National Geographic : 1907 Mar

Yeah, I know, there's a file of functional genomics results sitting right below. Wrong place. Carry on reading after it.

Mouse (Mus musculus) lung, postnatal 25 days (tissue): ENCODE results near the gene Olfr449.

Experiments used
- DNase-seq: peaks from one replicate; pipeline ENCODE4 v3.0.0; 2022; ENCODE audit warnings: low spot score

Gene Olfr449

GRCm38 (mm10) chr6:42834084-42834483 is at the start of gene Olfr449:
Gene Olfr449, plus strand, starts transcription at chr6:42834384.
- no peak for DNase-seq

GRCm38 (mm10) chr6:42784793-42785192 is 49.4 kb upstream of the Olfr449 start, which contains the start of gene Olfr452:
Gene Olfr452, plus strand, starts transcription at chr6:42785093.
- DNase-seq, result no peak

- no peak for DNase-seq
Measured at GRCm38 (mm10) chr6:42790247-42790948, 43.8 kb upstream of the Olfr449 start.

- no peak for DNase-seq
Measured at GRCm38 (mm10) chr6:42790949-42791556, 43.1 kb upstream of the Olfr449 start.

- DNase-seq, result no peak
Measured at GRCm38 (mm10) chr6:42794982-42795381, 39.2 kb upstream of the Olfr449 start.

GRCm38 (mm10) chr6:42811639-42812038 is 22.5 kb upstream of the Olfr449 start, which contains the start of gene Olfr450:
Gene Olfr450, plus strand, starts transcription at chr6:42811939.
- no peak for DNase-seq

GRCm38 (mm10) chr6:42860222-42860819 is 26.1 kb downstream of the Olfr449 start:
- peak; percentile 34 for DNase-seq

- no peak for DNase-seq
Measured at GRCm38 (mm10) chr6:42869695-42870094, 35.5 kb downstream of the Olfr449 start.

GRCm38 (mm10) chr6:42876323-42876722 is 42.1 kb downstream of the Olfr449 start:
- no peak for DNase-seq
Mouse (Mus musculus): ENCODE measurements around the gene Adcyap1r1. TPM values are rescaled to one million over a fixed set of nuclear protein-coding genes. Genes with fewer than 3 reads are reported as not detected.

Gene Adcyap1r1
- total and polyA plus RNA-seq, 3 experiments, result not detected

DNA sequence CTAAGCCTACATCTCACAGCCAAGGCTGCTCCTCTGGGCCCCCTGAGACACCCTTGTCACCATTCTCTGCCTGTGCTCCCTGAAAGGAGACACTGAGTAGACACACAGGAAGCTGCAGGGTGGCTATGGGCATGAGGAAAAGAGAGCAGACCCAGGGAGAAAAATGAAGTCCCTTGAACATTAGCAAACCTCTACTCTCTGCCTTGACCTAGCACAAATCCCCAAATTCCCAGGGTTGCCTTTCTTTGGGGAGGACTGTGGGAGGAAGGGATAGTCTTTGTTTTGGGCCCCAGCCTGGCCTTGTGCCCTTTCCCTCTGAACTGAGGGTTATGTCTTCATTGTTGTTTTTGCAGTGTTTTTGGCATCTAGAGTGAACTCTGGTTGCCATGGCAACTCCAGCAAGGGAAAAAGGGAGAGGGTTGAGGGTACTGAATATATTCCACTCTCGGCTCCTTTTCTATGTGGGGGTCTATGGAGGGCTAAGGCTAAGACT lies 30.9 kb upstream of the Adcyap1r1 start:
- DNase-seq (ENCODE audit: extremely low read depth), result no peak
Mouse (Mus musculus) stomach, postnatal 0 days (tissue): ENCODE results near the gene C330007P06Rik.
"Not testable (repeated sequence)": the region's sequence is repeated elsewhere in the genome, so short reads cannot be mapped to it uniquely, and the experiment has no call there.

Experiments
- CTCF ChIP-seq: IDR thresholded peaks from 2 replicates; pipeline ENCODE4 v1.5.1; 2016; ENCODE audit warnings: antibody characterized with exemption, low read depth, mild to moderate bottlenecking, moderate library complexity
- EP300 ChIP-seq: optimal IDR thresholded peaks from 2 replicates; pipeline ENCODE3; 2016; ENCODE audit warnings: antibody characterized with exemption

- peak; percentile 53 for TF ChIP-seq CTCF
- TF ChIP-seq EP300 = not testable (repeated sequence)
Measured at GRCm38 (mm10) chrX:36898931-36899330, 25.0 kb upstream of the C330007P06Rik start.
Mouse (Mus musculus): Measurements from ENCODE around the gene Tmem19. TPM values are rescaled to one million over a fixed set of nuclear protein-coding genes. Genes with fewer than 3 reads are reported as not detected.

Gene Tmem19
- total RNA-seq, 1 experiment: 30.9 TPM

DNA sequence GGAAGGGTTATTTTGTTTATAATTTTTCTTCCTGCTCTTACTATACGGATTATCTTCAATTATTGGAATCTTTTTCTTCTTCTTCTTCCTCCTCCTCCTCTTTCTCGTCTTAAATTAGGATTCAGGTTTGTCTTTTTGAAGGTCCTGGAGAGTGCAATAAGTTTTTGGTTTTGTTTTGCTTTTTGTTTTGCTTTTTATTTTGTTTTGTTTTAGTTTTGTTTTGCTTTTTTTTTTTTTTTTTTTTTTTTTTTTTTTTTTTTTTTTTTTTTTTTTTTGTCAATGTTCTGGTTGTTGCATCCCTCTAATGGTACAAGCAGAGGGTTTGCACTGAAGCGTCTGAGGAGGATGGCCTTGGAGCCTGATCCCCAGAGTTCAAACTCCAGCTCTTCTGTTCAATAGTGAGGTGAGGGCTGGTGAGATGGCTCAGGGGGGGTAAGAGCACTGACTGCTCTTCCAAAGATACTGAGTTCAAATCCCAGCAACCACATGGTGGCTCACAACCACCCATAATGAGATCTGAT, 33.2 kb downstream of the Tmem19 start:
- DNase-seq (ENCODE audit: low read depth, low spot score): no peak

RAILWAY ROU' The custom-house statistics show that $3,272,411 worth of goods were carried to the Alaska Yukon from the United States in 1905, which probably represents between 15 and 20 thousand tons of freight. The cost of the freight on this tonnage amounted probably to over $1,200,000 to the consumer. This sum, allowing three-quarters for operating ex penses, would pay probably 5 per cent in terest on the cost of constructing 200 miles of railway, or half the distance from tide-water to the Yukon placer camps. I call attention to this to show that, even with the present condition of development, railway projects are not entirely visionary. The important mineral-bearing area of Alaska falls- into four provinces, most of which are undergoing rapid development (see map, page 181). These are (i) the Pacific littoral, (2) the Seward Penin sula, (3) the Sushitna-Copper River province, and (4) the Yukon-Tanana region. The Pacific littoral lies for the most part on tide-water (see map, page 164), open throughout the year, and needs no railway system to develop, it, though there are many places where short lines will eventually be built. The Seward Peninsula, which in 19o6 pro duced about $7,300,000 worth of gold, is accessible to ocean-going vessels for fully a third of the year. These, with the Ioo miles of railway already in operation and other projected lines, afford means of communication which, while it leaves much to be desired, yet is sufficient to enable large mining operations to be car ried on. THE NEW YORK TO PARIS RAILWAY Plans for the construction of the so called New York to Paris Railway, across Alaska and Siberia, have found some earnest advocates during the past few years. Though this project rather falls outside of the present discussion, yet it deserves mention, if for no other reason than for the publicity it has re ceived. Alaska can obviously not be connected with the United States by rail TES IN ALASKA 173 except by a line through Canadian terri tory (see map, page 176). When the new Canadian transcontinental railway, known as the Grand Trunk Pacific, which is to reach to the Pacific coast in latitude 54°, is completed, a branch could be ex tended northward, which could reach Fairbanks with 800 to 1,ooo miles of track. While such a line would not en counter any serious obstacles, yet many watersheds would have to be crossed, and as it would run transverse to the larger drainage channels, there would be heavy expense for bridges. A railway from Fairbanks to Cape Prince of Wales would require at least 600omiles of track. It is proposed to tunnel Bering Strait, which is 54 miles from headland to head land, but is broken by the Diomede Islands, lying about half way between (see map, page 176). While tunnels of the length required are probably not an impossible engineering feat, they are so far beyond anything of the kind as yet attempted that it must be a bold group of capitalists who would undertake it. Fer riage across the strait, difficult in sum mer because of the strong northerly set ting current, is impossible during seven or eight months in the year because of the ice floes. As the strait seldom freezes over, communication without a tunnel would be entirely interrupted. This intercontinental railway project, divested of its glittering generalities, amounts to this: The first I,ooo miles of track would parallel the Pacific seaboard and reach a point less than 500 miles dis tant from tide-water by a more direct route. An additional 600 miles of track would be needed to reach Bering Strait, and this, too, would be in direct competi tion with deep-water navigation for at least a third of each year. Furthermore, to connect the two sides of the strait, as proposed, would require two tunnels more than twice as long as any hitherto constructed. The Siberian part of the route would appear to have even less justification, for here 1,500 to 2,000 miles of unsettled and unproductive territory would have to be traversed.